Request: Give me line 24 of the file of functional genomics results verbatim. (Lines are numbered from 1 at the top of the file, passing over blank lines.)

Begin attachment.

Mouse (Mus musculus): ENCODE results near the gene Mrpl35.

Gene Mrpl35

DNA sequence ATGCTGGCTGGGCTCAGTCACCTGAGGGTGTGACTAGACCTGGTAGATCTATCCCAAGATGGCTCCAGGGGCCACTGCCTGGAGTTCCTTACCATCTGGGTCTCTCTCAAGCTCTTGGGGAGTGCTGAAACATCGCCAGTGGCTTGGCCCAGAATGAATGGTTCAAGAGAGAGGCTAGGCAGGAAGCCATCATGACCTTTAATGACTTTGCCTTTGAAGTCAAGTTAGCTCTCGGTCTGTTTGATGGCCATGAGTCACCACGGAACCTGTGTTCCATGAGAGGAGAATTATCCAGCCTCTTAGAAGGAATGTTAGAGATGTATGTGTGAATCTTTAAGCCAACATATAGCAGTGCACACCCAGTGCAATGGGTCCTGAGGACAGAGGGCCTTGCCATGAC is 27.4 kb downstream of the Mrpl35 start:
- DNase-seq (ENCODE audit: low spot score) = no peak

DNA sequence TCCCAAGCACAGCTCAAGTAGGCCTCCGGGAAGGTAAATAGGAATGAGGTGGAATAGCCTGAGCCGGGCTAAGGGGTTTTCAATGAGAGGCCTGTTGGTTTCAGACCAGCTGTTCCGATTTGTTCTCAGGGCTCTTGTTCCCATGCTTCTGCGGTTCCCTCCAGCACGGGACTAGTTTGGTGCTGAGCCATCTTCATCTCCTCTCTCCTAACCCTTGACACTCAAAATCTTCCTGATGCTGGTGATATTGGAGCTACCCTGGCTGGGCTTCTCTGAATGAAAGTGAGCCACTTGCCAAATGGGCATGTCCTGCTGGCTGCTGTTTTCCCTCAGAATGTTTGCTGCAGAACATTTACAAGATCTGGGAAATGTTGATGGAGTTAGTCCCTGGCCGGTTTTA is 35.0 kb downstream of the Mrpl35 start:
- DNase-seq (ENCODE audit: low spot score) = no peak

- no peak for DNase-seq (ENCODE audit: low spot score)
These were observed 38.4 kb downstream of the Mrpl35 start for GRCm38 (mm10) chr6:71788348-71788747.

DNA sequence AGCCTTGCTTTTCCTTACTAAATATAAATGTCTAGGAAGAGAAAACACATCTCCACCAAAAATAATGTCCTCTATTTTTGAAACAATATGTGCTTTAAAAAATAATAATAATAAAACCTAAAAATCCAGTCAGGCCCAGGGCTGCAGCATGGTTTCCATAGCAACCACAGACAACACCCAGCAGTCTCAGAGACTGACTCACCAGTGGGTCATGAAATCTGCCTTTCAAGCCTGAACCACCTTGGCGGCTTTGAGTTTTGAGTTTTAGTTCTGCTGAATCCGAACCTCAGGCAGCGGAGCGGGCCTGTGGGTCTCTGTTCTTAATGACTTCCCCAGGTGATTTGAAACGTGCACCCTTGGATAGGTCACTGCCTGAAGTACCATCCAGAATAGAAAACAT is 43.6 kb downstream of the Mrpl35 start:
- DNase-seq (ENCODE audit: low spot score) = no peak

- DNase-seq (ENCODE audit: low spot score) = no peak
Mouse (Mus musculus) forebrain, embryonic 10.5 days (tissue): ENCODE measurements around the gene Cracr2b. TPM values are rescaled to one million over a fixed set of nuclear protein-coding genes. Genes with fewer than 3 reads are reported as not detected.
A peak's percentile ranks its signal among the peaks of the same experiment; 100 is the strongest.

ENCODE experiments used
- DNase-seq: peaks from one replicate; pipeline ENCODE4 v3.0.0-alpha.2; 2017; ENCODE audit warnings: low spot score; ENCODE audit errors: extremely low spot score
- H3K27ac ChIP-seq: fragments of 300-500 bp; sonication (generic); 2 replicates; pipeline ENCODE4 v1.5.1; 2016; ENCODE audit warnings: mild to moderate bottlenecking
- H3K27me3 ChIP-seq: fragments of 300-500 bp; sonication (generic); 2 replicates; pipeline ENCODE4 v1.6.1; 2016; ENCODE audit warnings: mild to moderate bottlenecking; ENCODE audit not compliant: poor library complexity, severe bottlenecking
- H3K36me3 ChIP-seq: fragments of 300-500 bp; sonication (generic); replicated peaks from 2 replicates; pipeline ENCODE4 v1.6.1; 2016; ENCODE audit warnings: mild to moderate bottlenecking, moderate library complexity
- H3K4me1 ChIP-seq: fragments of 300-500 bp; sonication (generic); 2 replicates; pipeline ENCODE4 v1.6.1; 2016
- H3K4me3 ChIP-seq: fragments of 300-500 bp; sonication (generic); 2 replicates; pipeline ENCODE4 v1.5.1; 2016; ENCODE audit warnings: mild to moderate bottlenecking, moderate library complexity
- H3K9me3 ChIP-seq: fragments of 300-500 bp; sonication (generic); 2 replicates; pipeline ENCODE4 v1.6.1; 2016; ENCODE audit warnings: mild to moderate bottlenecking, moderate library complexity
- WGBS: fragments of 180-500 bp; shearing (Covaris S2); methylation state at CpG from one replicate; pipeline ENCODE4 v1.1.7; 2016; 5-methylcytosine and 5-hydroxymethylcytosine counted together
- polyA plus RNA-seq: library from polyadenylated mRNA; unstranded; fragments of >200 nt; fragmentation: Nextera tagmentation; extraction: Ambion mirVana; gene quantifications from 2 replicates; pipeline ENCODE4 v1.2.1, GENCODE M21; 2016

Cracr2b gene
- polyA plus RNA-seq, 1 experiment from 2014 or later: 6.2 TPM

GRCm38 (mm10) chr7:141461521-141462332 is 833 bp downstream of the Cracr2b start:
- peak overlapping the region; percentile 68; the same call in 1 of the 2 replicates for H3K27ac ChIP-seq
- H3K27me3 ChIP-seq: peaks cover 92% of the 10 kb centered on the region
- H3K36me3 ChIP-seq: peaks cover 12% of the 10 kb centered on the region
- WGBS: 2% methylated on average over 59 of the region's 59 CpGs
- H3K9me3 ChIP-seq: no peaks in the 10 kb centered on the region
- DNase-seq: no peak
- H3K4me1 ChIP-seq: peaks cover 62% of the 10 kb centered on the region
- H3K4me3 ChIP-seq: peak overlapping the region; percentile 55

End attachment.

Cracr2b gene